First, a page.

The study examined how the mitochondrial enzyme monoamine oxidase-A (MAO-A), which produces hydrogen peroxide as a catalytic by-product, influences death and survival mechanisms. Targeted microRNA (miRNA) was used to stably knock down MAO-A mRNA, protein, and catalytic activity by 60-70% in SH-SY5Y human neuroblastoma cells. The effects of MAO-A knockdown (KD) on ATP, oxidative stress, electron transport chain, and survival following exposure to mitochondrial toxins were assessed. In control cells, complex I inhibition resulted in caspase-mediated cell death linked with ROS production and reduced ATP, followed by up-regulation of MAO-A mRNA, protein, and enzyme activity levels. Inhibition of complex III and IV resulted in a similar increase in MAO-A expression, while up-regulation of MAO-A was lower following complex II inhibition. MAO-A KD decreased basal reactive oxygen species levels by 50% and increased levels of ATP and reduced glutathione and Bcl-2. MAO-A KD specifically increased the activity of complex I but had no effect on complex II-IV activities. Furthermore, MAO-A KD protected against inhibitors of complex I, III, and IV. In summary, endogenous MAO-A levels influence mitochondrial function, notably complex I activity, and MAO-A may be a target for protection against neurodegenerative conditions that involve oxidative stress and mitochondrial dysfunction as underlying pathogenic factors.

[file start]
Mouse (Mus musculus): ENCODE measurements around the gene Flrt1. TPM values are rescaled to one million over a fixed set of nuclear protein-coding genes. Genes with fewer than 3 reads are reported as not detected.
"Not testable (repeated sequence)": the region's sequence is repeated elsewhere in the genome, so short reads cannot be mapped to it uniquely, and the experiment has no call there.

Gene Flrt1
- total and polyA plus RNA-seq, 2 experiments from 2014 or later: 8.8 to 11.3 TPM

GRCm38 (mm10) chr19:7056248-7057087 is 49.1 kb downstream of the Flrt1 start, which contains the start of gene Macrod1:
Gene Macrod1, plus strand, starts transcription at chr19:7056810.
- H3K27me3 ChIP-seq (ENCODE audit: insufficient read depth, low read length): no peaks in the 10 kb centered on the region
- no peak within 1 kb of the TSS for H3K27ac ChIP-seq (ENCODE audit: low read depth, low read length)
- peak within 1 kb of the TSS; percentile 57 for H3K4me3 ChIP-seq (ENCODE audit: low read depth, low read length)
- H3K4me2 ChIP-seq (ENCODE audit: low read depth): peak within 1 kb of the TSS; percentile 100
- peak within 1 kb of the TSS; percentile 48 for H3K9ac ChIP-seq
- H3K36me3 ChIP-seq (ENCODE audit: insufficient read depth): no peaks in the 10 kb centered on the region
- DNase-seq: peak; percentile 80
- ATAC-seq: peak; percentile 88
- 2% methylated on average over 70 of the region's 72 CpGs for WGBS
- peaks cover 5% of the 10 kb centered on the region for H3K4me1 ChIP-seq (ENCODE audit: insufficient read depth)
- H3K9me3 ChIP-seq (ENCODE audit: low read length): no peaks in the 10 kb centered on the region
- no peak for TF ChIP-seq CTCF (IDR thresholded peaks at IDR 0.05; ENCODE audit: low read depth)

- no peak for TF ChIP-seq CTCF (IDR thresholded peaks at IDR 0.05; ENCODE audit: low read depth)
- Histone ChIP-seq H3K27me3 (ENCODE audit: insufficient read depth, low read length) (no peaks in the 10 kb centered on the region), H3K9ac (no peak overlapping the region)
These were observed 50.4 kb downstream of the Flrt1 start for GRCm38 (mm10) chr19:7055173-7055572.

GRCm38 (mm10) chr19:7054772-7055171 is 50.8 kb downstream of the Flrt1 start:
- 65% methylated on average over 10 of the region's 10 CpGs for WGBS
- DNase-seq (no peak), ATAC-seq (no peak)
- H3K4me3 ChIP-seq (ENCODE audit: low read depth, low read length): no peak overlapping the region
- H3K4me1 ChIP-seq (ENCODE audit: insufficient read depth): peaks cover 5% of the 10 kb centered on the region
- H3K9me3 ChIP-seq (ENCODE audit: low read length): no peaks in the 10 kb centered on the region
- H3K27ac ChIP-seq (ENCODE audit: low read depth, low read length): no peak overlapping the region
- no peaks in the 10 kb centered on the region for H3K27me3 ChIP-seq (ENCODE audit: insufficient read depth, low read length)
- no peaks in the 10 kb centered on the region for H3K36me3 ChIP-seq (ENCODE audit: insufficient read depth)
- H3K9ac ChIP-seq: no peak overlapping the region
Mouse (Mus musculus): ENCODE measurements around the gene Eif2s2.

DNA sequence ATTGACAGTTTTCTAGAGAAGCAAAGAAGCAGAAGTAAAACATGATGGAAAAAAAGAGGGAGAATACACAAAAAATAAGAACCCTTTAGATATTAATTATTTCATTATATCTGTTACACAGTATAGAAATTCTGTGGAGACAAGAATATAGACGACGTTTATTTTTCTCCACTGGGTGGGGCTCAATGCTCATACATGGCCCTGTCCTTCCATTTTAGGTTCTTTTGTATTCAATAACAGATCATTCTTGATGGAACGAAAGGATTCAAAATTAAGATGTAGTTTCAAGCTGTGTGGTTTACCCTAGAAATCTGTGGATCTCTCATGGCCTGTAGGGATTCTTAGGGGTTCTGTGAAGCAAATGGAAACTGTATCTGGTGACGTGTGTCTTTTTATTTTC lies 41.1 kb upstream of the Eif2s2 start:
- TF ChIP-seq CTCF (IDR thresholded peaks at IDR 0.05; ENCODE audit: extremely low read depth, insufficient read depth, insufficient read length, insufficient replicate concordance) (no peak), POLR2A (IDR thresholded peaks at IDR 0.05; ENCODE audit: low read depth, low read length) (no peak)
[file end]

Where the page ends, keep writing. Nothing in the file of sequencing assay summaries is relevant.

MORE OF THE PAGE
Keywords: Parkinson's disease; electron transport chain; neurodegeneration; reactive oxygen species.